• Wyrd 7-10 - At this level, Changelings subconsciously influence the Hedge as for Wyrd 5-6, but they can also shape it by an act of will, even if they will never conquer it. Changelings with Wyrd 7 or higher can deliberately change the terrain to aid them or hinder opponents. To do this, Wyrd is rolled modified by the table on page 213 of the Corebook. If successful, the changes will last for one hour. (Example: Brambles growing to entangle a foe, puddles of water freezing solid, water welling up from beneath the surface for drinking.) Note that multiple Changelings can work together, with the Changel8ing with the highest Wyrd dominat9ing and the subtle changes from the others blending in.

Technology In the Hedge

Everything, and I do mean everything, comes back to Wyrd. Wyrd is all about myths, legends, magic. Forcing Technology to work in Wyrd-saturated areas is a feat because technology has not yet accumulated the 'weight' that Magic has with the Wyrd. Sure, it is -slowly- building up stories/legends of its own, but Magic has had centuries to become and be measured as a force. In the Deep hedge, things are all weighted to Magic, to Archetypes, to Legends.

The deeper you go into the Hedge, the less likely technology is to function. Once you're past the edges where you can still see traces of the mortal world the following applies: if the technology is simple cause/effect, such as a bow or a revolver, it works (with potential glitches; no telling when a gun might misfire or blow up). If the technology relies upon multiple internal steps or lingering chemical reactions, it does not. The best overall weapon for the deeper Hedge is likely to be the crossbow for distance, and an assortment of melee weapons for close in. Your trusty sword will not fail to function, or explode randomly.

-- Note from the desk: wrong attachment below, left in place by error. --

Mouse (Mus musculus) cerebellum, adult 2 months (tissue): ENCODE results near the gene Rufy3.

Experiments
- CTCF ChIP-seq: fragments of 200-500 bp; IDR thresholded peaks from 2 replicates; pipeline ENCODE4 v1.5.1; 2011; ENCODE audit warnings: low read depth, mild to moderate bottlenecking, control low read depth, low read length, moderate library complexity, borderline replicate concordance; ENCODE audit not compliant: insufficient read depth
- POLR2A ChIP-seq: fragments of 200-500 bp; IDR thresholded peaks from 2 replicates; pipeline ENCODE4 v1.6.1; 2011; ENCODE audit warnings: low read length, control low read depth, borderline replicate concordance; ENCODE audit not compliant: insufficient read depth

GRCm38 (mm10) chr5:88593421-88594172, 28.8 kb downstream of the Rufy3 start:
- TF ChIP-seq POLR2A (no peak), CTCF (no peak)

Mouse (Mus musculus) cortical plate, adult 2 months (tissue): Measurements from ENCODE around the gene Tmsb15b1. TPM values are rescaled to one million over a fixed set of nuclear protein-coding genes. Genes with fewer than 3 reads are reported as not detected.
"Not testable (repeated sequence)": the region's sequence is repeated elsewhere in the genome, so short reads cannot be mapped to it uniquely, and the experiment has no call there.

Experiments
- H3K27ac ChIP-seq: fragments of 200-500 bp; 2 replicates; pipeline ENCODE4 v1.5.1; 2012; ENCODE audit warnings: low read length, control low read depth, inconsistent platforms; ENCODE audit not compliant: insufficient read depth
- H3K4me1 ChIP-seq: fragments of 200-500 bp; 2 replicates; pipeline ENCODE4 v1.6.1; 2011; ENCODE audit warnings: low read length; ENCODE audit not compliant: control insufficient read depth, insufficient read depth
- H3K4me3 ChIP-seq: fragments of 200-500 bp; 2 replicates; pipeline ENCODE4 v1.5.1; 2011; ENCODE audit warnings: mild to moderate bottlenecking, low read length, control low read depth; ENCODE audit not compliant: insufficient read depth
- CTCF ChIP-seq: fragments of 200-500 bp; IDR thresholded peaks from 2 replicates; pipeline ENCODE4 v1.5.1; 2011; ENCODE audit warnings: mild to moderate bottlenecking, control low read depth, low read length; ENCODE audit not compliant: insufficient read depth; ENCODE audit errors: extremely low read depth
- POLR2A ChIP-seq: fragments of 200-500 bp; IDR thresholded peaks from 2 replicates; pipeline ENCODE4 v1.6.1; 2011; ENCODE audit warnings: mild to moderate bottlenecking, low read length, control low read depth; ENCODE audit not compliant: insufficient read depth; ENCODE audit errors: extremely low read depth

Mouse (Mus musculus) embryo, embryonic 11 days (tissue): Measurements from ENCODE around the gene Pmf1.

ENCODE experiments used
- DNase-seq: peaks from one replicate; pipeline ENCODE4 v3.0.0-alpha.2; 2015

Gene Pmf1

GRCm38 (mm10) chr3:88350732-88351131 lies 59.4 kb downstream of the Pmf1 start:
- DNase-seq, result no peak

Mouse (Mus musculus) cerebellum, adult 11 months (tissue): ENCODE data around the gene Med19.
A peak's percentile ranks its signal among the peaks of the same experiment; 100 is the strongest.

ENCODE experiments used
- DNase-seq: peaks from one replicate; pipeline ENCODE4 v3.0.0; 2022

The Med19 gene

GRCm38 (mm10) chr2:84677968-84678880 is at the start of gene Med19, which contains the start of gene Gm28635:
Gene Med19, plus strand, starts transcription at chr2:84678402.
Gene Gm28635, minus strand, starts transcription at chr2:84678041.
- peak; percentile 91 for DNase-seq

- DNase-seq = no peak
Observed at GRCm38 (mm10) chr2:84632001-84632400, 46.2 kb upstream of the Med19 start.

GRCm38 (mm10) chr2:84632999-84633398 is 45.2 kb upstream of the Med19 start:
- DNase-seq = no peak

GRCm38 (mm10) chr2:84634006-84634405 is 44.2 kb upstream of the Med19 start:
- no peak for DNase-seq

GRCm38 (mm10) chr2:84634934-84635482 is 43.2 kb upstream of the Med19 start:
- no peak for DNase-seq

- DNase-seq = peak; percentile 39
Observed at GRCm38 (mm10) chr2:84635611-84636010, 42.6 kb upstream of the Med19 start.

Storytellers running p0lots in the Hedge are free to modify this for their story in any way that makes sense to the premise that Myth is the dominant force in the Deep Hedge.

Entering and Leaving the Hedge

Anyone can enter of leave the Hedge through an appropriate Gateway. Any opening, doorway, gateway or reflective surface can be used, but it requires a Changeling or other Fae being to activate it. The opening must be large enough for the Changeling or other to pass through. The Changeling touches the Gateway and spends a Glamour while making a request that the gateway should open. The gateway will then open if it can - if it has been sealed, rusted shut, or partially collapsed it make not be able to. But once open it remains open for a number of turns equal to the opening Changeling's Wyrd after it is no longer in use. It is possible to blunder into the Hedge through a Gateway left open. If you stay close to the mortal world and keep sight of your Gateway you can return easily. Leaving the Hedge is another story if you travel too deeply, losing sight of the mortal world and losing perspective. You may have to search for quite some time to find a useable Gateway to p-ass back through, and there's no telling where you;ll come out. A specialty in Survival.Hedge would come in handy in that situation.